December 5, 2000
Milwaukee -- Many gay and bisexual men lack key information about syphilis, including how to identify signs and symptoms of the sexually transmitted disease (STD), according to a study presented at the National STD Prevention Conference being held December 4-7 in Milwaukee. The study comes as increasing evidence -- including new studies presented at the STD conference -- indicates that the annual incidence of syphilis and other STDs is rising among gay men in a number of U.S. cities.
"Syphilis and other STDs that many have long forgotten continue to pose a significant health risk to gay men," said Helene Gayle, M.D., M.P.H., director of CDC's National Center for HIV, STD, and TB Prevention (NCHSTP). "Efforts to prevent sexually transmitted diseases must be revitalized and reshaped to stop this increasing toll."
Based on a survey of 683 men who have sex with men (MSM) attending a gay event in Chicago, researchers found that 42.5 percent of those surveyed did not know that syphilis facilitates HIV transmission, and 52.3 percent were unaware that syphilis is increasing among gay men in some communities. The study was led by Carol Ciesielski of the Chicago Department of Health.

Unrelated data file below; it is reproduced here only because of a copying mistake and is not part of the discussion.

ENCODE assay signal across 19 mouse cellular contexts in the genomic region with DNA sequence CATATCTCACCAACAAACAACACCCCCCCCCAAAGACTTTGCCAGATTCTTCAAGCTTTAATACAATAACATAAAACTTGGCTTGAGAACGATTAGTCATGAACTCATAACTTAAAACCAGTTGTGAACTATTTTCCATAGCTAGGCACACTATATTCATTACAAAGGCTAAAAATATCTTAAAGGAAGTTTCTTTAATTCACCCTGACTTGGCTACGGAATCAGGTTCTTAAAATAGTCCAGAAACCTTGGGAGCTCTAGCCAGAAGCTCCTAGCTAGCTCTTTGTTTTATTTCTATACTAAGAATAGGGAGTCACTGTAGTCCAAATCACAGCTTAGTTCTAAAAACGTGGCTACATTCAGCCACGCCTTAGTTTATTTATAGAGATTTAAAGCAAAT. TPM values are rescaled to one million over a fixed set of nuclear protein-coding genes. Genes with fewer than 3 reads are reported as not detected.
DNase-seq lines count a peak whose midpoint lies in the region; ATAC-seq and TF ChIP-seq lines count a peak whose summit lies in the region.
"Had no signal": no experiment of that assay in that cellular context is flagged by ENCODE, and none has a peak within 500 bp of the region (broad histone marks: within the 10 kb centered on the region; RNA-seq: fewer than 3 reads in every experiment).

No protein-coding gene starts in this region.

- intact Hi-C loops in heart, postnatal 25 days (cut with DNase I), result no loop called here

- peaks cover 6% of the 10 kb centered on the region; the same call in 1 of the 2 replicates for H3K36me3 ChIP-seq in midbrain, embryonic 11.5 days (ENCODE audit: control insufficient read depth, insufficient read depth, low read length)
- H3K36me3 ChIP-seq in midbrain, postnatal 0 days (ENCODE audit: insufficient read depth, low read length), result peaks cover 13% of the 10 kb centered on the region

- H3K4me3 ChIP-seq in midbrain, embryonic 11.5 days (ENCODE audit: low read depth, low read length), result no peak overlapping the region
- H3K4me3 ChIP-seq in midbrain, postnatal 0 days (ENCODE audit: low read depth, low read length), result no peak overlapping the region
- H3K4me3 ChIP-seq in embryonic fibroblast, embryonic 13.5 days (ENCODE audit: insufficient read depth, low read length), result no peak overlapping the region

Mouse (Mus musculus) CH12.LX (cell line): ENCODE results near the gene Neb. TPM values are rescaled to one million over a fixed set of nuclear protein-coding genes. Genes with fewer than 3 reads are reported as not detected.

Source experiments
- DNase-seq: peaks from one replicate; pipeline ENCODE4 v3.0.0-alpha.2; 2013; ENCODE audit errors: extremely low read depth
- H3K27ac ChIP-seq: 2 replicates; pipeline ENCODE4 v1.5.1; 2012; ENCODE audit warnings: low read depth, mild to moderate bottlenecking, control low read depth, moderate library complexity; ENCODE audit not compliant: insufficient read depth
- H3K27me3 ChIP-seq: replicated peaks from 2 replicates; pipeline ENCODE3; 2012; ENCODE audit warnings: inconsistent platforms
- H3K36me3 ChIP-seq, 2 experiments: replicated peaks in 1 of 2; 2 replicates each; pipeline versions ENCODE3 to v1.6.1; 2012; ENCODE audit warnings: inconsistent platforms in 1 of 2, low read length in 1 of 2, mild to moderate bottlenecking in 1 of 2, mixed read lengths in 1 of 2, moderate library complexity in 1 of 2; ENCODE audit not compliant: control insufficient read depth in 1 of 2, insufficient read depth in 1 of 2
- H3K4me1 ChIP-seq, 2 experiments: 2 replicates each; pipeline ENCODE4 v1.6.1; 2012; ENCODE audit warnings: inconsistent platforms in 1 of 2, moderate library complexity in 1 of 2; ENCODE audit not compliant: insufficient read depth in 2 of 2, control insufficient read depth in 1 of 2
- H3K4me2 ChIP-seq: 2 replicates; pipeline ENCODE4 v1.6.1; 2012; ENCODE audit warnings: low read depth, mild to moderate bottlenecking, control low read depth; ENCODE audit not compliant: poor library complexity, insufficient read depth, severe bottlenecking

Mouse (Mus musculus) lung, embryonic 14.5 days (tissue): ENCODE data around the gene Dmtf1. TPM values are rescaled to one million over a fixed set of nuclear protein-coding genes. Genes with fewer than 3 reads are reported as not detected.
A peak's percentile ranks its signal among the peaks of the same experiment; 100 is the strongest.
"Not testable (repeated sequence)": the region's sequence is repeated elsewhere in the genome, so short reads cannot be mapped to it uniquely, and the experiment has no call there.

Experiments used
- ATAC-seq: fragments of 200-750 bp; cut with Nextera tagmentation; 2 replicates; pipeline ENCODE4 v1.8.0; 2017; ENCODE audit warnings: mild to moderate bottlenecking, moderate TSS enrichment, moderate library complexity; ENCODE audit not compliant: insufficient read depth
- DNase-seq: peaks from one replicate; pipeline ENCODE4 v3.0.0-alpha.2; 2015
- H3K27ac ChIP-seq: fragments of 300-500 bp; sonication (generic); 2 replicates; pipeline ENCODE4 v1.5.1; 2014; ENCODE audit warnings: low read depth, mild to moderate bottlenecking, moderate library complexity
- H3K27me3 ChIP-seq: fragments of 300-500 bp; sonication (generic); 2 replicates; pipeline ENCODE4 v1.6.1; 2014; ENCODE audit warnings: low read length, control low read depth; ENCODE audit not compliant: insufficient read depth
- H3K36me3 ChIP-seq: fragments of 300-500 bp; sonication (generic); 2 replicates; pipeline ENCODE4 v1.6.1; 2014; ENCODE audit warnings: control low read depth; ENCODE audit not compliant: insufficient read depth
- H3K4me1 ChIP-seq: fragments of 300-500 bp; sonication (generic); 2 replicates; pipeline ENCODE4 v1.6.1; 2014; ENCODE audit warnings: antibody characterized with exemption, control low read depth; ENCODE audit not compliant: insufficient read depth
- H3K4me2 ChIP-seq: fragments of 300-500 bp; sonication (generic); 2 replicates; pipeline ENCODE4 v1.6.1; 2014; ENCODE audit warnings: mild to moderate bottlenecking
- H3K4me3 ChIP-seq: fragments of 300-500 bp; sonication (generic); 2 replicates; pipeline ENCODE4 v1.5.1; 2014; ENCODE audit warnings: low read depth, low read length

Only 26 percent of respondents correctly identified rash as a sign of syphilis, while 61.5 percent incorrectly identified urethral discharge as a symptom. The majority of those surveyed knew that penile, oral, and anal ulcers are signs of the disease.
According to Ronald O. Valdiserri, M.D., M.P.H., deputy director of CDC's HIV, STD, and TB programs, the findings do not imply that gay and bisexual men are less knowledgeable about syphilis than other groups at risk, but are likely indicative of a low level of understanding across the entire population. Yet, given recent data, the CDC believes that expanded education among gay and bisexual men should be a priority.
"Prevention has to begin with awareness and basic education," added Valdiserri. "Together with other recent reports of upswings in risk behavior and STD rates, this survey underscores an urgent need for syphilis education appropriately tailored to the gay community." ["Knowledge and Awareness of Syphilis among Attendees of the International Mr. Leather Competition," C. Ciesielski, et al.]